Matt Hollingsworth's Blog

This is the blog for Matt Hollingsworth. I'm from Ojai, California. I've worked in comics for 22 years as a color artist.

This blog will largely be used to show my daily life as I live in Samobor, Croatia and as I travel around the region. Lots and lots of photos! Leave me a comment, will you?

All content on this blog is copyright 2013 Matthew Dale Hollingsworth and cannot be copied or used for any purpose without my consent.

Tuesday, March 19, 2013

Blizzard in Hungary

Two news stories about the blizzard we were stuck in in Hungary last Thursday night:


BBC News

Saturday, March 16, 2013

Zagreb to Budpest, the blizzard of 2013.

 The entire harrowing story of our attempt to attend a homebrew competition in Budapest in March of 2013.

Spring is coming! Spring is coming!

Or so we thought a week or so ago. Warm weather had finally arrived. The snow which had been persistently hanging around had finally melted. But then, a few days before we were to set out for a homebrew competition in Budapest, I checked the weather. “Heavy snow” it said. It seems in retrospect that both words were accurate.

We had been invited some time ago to attend a homebrew competition in Budapest. My friend Andrej and I are the organizers for our homebrew competition in Croatia, so we wanted to attend. And we gathered some entries from our local comrades as well so we would enter some beers and see how they organized their show, also helping them judge. We would learn from their show and see what works well and what doesn't work quite as well.

The competition was to be on March 15th, a Friday. This is a bank holiday in Hungary, but the competition calls itself an international competition, so we gave them some shit for choosing a date when most of us foreigners would have to work. That said, we managed to get some time off of work and left around 4PM on Wednesday. There was some snow falling in Croatia. We figured we'd add 30 to 45 minutes to our trip, that we'd simply have to drive slower. Surely their highway would be clear.

This is the route that we would normally drive.

Zagreb to Budapest

And here's something close to what we actually ended up doing before we turned around and headed home after 18 hours of attempting to get to Budapest.

Our drive.

Initially, our spirits were high. In addition to myself and Andrej, our friend Miro joined us. I picked him up first, then Andrej. We were happy to be going to this show. Figured we'd sample some tasty beers and sort of grow our network of central European homebrewers. We booked an apartment in Budapest with space for four. We would deliver our beers to the competition first, then check into the hotel, then go meet those guys for dinner and some beers at a Czech restaurant. We set out around 4PM from Zagreb.

There was some snow, but the highway was pretty good. We managed a decent pace. Arriving at the border, the license plate and headlights were coated with ice, which I was instructed to clean off. The customs people looked in the back of the car and saw our containers with maybe 55 or so beers, which is well over the amount allowed. We explained we were going to a competition and they were fine with it and just waved us through. Great! I had worried about that and had armed myself ahead of time with an invitation letter in Hungarian from the show's organizer. Figured if they were trouble, I'd whip that out and try to talk my way through. But it was okay, we got through.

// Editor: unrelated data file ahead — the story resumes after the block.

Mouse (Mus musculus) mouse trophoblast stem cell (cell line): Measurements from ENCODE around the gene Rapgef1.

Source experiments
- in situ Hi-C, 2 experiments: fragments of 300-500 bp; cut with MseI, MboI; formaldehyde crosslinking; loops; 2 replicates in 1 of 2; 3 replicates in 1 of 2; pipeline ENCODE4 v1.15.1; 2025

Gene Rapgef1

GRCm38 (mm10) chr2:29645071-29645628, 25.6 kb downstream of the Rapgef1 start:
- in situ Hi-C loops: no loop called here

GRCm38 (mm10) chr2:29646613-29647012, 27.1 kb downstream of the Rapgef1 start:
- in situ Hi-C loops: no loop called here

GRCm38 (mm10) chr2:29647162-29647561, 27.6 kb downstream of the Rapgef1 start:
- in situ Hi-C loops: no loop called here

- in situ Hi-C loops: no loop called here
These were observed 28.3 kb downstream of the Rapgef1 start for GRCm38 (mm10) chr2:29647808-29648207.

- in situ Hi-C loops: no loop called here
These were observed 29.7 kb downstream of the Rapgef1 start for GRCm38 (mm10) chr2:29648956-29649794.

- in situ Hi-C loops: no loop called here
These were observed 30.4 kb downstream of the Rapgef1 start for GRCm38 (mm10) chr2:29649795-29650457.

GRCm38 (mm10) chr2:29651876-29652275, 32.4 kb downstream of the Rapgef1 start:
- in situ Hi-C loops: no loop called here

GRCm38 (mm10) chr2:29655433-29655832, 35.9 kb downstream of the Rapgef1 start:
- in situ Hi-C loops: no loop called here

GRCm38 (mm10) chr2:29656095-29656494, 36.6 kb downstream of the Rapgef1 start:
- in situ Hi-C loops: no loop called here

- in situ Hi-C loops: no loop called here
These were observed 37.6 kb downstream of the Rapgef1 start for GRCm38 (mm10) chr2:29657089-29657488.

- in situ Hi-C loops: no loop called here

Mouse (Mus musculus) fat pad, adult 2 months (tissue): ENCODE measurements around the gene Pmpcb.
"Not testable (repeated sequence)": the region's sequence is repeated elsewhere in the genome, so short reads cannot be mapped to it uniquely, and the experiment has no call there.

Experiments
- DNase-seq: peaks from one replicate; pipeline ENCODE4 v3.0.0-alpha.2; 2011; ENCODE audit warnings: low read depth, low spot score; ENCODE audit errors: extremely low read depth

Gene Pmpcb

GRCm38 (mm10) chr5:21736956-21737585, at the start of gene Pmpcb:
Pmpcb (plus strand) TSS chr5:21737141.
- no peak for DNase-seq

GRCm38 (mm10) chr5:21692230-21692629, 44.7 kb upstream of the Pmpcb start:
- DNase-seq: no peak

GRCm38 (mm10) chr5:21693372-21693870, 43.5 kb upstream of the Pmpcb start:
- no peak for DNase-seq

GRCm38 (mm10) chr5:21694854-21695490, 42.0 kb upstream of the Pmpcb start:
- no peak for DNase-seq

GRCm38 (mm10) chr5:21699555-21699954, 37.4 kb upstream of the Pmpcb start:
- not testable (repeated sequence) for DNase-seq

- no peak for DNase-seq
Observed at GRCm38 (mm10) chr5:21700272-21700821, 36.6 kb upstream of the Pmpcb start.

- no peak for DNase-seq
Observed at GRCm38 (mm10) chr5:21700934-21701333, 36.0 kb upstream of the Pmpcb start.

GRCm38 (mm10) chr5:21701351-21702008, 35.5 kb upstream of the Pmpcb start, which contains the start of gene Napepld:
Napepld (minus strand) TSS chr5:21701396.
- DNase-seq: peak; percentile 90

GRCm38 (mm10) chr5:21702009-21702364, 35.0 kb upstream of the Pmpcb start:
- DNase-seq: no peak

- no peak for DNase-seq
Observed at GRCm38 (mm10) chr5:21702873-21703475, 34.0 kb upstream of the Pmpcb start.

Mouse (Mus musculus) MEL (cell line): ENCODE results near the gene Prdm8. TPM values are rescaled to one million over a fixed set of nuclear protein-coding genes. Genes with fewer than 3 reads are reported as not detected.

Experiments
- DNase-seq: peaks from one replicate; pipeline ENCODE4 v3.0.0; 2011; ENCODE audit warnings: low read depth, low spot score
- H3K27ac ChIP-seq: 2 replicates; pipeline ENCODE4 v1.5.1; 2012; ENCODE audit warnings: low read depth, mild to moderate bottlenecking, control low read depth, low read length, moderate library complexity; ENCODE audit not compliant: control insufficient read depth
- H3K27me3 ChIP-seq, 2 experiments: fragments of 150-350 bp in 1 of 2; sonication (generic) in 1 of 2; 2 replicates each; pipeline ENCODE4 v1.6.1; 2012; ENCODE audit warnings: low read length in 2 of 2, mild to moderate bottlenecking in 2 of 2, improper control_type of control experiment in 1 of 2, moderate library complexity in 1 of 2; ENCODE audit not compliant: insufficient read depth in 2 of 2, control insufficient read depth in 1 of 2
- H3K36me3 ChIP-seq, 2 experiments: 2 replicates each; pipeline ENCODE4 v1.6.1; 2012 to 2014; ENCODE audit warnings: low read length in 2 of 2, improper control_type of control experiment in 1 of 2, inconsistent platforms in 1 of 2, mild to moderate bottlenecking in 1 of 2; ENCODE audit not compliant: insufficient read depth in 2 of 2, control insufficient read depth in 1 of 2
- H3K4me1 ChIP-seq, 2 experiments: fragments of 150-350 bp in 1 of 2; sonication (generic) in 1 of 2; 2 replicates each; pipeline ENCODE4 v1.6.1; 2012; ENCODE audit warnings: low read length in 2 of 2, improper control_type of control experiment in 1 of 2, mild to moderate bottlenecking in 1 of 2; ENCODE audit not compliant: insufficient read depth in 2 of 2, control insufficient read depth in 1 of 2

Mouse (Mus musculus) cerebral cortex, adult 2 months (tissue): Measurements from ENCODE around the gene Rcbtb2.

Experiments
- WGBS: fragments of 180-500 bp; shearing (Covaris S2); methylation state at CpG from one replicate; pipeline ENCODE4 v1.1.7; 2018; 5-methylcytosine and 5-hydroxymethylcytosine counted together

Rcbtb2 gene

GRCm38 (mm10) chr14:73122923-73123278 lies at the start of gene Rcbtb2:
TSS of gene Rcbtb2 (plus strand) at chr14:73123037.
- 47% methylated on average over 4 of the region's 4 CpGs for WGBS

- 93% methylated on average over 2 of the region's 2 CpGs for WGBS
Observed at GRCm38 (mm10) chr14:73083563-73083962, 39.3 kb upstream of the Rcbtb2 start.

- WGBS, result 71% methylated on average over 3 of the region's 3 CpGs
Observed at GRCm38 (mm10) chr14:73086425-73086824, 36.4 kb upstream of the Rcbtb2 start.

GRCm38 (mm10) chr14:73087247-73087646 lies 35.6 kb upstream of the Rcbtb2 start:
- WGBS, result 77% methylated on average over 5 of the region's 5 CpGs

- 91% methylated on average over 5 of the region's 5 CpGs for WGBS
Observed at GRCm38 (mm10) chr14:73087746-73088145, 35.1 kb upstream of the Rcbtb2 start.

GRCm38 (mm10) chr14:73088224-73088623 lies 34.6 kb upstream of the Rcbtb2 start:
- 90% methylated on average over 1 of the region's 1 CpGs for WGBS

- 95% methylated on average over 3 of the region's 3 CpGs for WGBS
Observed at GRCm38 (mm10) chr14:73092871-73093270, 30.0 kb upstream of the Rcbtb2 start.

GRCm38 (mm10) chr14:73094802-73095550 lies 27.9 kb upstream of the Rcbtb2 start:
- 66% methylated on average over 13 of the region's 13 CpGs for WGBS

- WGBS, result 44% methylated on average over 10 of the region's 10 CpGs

When you're driving in Croatia headed to Hungary, you reach an area where the land starts to look more like Hungary. More flat, less hilly. Once we had reached that area, the wind started picking up. Once inside Hungary, it picked up a bit more. But the roads weren't really bad. The highway seemed okay, not so crazy. We drove a lot slower, around 80 to 100 kmph or something, where the speed limit is 130. I told the guys I would only drive as fast as it was safe to drive and they were cool with it.

Shortly after we crossed the border, on the side of the highway on a road that was leading onto the highway, we saw a huge line of trucks, all stopped. As we drove past it, we saw the line extended onto the highway. The trucks were only in the right lane, though, so we kept driving, slower now. We wondered what was going on and talked amongst ourselves. We figured they must not be allowed to travel in such weather and would have to wait it out. We drove a bit further and then saw that, uh oh, the traffic was stopped. There was a massive line of cars and trucks as far as the eye could see. We saw cars turning around and driving the wrong way on the highway to escape the mess. We pulled over and waited for ten or fifteen minutes and talked about what we should do. Must be an accident, we thought. We saw a truck driver outside and Andrej jumped out to talk to him to see what was up. He told us there was a bad accident ahead and that it would be a minimum of 3 to 4 hours before the mess was cleaned up.

Oh fuck. We talked about it a bit and decided to try to take the old road, which runs alongside the highway. Driving would be a bit slower but certainly nothing that would add 3 or 4 hours to our trip. So, we turned the car around and drove the wrong direction on the highway as we had seen the other people doing. We drove off to the side, with blinkers on and I flashed my high beams. There weren't many cars and it wasn't as dangerous as it may sound as everyone was driving very slow by this point. We drove all the way back to an exit, maybe 5 minutes driving, then exited the highway and found our way to the old road. We drove a bit slower than on the highway, but we were on our way and we'd get there. Or so we thought.